The present study investigated whether maternal exposure to western style diet (WD) increases susceptibility to mammary carcinogenesis induced by N-methyl-N-nitrosourea (MNU) in female offspring. Pregnant female Sprague-Dawley rats received WD diet or control diet from gestational day 12 until postnatal day (PND) 21. At PND 21, female offspring received a single dose of MNU (50 mg/kg body weight) and were fed chow diet until PND 110. Mammary gland structures were assessed on whole-mount preparations in the offspring at PND 21, and tumor morphology was examined at PND 110. Immunohistochemical analysis for cell proliferation (PCNA), apoptosis (cleaved caspase-3) and estrogen receptor alpha (ER-α) was performed in mammary terminal end buds (TEBs) at PND 21, and PCNA, ER-α, and p63 analysis in mammary tumors at PND 110. Maternal WD intake induced a significant increase in the number of TEBs (P = 0.024) and in PCNA labeling index (P < 0.020) in the mammary glands at PND 21. Tumor multiplicity, tumor weight, and PCNA labeling indexes were significantly higher in the WD offspring than that of the control offspring (P < 0.05). These findings indicate that maternal western style diet potentially enhanced the development of mammary tumors induced by MNU in female offspring, possibly by affecting the mammary gland differentiation.
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http://dx.doi.org/10.1080/01635581.2014.956256DOI Listing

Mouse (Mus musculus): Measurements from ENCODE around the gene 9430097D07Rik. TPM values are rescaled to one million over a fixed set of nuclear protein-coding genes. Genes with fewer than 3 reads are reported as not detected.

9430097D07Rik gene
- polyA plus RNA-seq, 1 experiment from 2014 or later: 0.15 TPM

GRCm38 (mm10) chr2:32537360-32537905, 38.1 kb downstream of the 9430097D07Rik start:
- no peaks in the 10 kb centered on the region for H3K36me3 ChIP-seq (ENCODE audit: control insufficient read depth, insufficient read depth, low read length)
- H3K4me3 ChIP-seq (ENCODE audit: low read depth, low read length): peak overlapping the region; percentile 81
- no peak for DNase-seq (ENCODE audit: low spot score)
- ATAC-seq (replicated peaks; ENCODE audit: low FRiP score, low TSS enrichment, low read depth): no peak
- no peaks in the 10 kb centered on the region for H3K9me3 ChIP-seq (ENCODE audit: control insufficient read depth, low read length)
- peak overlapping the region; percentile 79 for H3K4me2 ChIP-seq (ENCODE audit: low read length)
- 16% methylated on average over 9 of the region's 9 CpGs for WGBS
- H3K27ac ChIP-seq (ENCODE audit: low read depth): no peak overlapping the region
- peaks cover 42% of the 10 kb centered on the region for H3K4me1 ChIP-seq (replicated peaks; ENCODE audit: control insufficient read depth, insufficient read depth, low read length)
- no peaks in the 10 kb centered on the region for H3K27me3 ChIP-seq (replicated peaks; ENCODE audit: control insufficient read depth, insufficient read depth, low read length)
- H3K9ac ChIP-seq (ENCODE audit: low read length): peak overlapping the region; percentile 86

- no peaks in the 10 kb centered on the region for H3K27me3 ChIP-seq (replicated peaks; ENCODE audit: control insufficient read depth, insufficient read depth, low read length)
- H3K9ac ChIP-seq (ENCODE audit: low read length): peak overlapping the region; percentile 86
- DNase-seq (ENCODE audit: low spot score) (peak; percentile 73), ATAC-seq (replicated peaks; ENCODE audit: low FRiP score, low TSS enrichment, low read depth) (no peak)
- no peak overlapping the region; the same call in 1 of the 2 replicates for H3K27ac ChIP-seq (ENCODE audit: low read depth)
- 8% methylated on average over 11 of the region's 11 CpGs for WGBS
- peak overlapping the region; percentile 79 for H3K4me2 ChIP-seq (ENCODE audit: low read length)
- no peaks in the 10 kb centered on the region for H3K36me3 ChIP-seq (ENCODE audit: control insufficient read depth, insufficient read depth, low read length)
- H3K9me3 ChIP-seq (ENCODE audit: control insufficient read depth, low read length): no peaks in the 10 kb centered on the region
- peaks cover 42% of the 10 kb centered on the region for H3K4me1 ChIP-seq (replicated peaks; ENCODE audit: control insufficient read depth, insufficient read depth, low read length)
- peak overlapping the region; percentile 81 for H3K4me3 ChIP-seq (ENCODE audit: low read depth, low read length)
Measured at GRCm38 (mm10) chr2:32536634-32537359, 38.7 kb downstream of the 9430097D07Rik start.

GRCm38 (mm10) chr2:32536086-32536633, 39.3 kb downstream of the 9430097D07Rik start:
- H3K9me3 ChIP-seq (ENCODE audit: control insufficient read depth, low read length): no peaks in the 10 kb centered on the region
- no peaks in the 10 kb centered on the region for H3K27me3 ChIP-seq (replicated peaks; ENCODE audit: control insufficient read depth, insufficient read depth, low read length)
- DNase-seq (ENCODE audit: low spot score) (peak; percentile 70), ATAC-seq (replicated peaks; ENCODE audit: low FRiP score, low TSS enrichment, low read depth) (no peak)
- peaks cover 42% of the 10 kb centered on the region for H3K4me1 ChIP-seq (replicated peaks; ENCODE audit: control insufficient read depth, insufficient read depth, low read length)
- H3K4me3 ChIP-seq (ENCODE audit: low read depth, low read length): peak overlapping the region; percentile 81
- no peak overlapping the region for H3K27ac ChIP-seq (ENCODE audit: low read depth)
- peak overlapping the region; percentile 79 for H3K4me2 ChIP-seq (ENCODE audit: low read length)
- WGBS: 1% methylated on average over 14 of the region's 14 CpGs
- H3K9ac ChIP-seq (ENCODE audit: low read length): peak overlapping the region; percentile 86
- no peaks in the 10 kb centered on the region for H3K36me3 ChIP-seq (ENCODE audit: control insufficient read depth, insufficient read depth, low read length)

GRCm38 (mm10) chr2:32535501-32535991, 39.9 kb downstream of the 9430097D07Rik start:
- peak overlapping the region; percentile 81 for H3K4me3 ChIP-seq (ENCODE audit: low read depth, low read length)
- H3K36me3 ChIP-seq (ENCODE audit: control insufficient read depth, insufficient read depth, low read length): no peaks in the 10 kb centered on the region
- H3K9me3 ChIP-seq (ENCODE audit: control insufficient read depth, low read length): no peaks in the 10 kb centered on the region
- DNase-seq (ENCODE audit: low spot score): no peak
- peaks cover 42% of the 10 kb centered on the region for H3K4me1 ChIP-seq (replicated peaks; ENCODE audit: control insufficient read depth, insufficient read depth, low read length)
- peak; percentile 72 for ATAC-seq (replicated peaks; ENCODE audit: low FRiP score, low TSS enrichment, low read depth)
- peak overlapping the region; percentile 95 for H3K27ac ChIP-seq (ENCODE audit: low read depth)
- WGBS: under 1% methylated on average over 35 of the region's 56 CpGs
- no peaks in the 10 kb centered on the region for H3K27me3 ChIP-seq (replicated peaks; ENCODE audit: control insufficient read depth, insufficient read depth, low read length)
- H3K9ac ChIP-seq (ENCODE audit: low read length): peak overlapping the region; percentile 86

August 2015

Epidermal growth factor receptor and KRAS mutations in Brazilian lung cancer patients.

Clinics (Sao Paulo) 2012 ;67(5):419-24

Consultoria em Patologia, Botucatu, SP, Brazil.

Objective: Epidermal growth factor receptor is involved in the pathogenesis of non-small cell lung cancer and has recently emerged as an important target for molecular therapeutics. The KRAS oncogene also plays an important role in the development of lung cancer. The aim of this study was to evaluate the frequency of epidermal growth factor receptor and KRAS mutations in a population of Brazilian patients with non-small cell lung cancer.

Methods: A total of 207 specimens from Brazilian patients with non-small cell lung cancer were analyzed for activating epidermal growth factor receptor and KRAS somatic mutations, and their associations with clinicopathological characteristics (including age, gender, ethnicity, smoking habits, and histological subtype) were examined.